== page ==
When I was a kid, I loved to "ride shotgun," and pay attention to how traffic worked. (Back in my early days, cars didn't even have seat belts, let alone airbags! I depended totally on Dad or Mom to safely get me to Point B.)
As I observed and listened, I came to understand that the "dashed" line meant passing was allowed, and a solid line meant passing was not allowed. Of course, I understood there's always some risk when you cross that line, no matter what the line looks like, because it puts you out there with oncoming traffic.
(You may deal with oncoming bicycle traffic no matter which lane you're in, since they choose not to enforce those confusing laws on bike riders, who are obviously incompetent. But I digress.)
Early on in my marriage, I got an expensive education on the double-yellow line.
I was driving on Highway 21 between Lowman and Idaho City. For those not familiar, it's about 35 miles of serpentine 2-lane road, winding through lush forests and over mountain passes. Mostly it's double-yellow line, and a lot of it is 35mph or less. I wasn't passing anybody... but I crossed the double yellow line with the left wheels of the car. Maybe a foot over. (Who HASN'T done the same thing at some point between Lowman and Idaho City? I bet nobody!)
Darn the luck - a state patrolman was coming from the opposite direction. He saw my tires over the line. (Don't misunderstand - it's not like there was a near-miss between he and me or anything... I was totally back in my lane 200 yards before we passed.) He must've been bored, or in a bad mood, because he turned around, pulled me over, and gave me a ticket!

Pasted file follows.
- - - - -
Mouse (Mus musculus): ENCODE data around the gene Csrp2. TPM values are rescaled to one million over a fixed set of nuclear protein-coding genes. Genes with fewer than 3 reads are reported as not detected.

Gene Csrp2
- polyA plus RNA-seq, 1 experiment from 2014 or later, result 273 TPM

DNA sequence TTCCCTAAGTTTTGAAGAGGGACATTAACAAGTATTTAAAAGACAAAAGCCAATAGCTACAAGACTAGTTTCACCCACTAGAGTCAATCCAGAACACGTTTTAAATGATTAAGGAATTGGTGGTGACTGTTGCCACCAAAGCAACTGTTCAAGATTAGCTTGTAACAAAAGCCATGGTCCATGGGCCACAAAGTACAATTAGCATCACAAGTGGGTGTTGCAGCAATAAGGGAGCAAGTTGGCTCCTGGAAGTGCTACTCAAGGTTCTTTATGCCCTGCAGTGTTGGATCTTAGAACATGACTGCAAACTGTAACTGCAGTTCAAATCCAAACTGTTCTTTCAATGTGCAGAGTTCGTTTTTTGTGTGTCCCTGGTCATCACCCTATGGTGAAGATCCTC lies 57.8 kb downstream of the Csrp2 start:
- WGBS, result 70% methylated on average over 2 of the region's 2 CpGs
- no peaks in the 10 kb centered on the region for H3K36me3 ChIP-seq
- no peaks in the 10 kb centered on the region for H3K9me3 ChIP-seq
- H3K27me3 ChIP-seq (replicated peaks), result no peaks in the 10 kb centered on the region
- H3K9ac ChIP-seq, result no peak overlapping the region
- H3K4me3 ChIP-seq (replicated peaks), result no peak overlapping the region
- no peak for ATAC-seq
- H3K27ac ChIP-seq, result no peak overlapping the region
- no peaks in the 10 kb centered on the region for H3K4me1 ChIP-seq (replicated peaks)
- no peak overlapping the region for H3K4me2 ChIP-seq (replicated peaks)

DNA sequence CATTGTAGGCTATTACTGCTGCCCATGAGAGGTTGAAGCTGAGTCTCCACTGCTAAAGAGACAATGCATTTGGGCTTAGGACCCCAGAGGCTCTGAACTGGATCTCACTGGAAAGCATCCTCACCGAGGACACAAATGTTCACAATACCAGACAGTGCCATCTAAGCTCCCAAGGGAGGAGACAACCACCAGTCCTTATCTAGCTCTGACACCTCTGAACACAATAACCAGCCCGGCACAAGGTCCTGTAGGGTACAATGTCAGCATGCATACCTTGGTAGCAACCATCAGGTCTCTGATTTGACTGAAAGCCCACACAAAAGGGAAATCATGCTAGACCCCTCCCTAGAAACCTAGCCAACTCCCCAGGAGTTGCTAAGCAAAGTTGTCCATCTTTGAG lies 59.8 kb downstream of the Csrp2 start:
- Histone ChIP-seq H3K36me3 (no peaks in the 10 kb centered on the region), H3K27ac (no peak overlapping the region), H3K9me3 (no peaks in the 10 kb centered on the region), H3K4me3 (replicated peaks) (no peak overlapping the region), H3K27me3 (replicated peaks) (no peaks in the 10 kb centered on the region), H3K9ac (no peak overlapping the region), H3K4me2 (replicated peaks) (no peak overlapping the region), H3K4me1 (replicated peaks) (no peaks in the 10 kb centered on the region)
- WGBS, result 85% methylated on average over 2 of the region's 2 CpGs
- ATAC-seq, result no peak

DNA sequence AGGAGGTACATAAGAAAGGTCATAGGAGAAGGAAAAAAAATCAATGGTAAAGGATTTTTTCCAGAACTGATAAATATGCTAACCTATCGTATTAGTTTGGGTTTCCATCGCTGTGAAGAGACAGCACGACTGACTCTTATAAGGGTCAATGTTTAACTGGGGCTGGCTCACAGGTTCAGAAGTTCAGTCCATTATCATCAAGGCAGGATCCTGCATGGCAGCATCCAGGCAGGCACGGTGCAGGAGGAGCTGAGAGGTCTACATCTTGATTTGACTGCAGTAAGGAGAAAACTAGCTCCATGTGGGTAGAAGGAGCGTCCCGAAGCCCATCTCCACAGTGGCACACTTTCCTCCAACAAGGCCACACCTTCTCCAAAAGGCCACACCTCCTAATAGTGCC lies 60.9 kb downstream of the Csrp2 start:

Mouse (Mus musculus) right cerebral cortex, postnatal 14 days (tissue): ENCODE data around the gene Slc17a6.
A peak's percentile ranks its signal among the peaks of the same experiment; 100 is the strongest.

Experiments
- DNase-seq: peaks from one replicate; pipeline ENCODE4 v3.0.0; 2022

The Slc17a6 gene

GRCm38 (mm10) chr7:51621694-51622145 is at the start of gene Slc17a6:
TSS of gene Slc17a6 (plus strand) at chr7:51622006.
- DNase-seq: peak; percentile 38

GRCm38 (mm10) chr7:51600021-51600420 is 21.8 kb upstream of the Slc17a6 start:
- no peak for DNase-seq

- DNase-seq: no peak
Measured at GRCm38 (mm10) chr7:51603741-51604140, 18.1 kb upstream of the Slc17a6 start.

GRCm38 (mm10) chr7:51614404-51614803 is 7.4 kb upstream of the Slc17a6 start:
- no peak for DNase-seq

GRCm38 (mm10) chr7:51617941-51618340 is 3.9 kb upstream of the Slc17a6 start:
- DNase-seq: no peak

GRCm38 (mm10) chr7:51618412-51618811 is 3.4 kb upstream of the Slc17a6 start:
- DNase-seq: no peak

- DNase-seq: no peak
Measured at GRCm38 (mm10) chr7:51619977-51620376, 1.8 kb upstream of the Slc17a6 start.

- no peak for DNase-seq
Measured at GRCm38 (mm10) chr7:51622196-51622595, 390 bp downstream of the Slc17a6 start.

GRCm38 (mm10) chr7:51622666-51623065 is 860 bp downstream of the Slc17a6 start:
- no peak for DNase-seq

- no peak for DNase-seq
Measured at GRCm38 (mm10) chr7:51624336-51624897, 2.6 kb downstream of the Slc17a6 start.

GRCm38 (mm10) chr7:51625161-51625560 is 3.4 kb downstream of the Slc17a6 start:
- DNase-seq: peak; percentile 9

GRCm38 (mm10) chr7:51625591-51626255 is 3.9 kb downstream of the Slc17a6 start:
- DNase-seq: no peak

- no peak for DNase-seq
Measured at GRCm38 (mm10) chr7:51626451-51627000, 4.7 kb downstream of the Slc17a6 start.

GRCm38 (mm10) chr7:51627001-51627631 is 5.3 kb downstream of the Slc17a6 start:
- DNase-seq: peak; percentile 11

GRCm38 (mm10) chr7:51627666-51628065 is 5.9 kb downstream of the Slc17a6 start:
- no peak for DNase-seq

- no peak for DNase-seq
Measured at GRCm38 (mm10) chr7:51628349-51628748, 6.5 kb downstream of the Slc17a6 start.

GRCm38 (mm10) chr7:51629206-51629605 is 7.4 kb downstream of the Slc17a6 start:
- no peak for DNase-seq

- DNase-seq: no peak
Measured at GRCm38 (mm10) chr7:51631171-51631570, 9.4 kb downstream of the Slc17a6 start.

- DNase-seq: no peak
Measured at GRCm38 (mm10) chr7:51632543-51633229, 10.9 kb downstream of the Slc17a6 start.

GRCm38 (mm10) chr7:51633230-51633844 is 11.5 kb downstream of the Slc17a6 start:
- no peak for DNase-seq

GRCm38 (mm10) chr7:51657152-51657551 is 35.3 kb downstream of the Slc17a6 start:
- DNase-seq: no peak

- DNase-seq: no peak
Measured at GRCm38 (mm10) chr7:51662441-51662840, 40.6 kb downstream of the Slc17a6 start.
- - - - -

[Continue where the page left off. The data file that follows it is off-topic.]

I was so sure that the double-yellow line meant "no passing," that I contested it. Which meant a weekday drive up to Idaho City, where the court house is located. Despite my passion, and my declaration that probably NOBODY has driven between those two points without drifting over the line, the law was clear... you cannot cross that line, period. (The judge had enough pity that he at least minimized the fine.)
The double-yellow line should mean "compromised sight distance - cross with extreme caution." As currently written, it is one of the sore points with the new "safe passing" statute designed to protect cyclists. A motorist might have to follow a bicycle for a considerable distance, if there's a double-yellow line... even if there's plenty of sight distance for a driver with decent judgment and depth perception to successfully complete the maneuver. (For the record, I see car wheels cross that double-yellow line in just such maneuvers ALL THE TIME! And I'm fully in support of their being able to do that, from the legal standpoint, as long as they aren't putting themselves or others at risk.)
Passing a cyclist is just one example. Farm equipment, crawling down the road? Letter carrier on a rural route? Police officer and somebody pulled over? (There's a new law about giving the cop plenty of room. But the only legal way to do that would be to stop and wait, if you otherwise have to cross the double-yellow.)
The written statute should be brought into compliance with real-world practices. And I understand that "my" senator - Elliot Werk - will introduce such a measure in this year's legislative session. I hope it gets some traction.
(This situation may be unique to Idaho... or there may be a similar situation in the other 49 states.)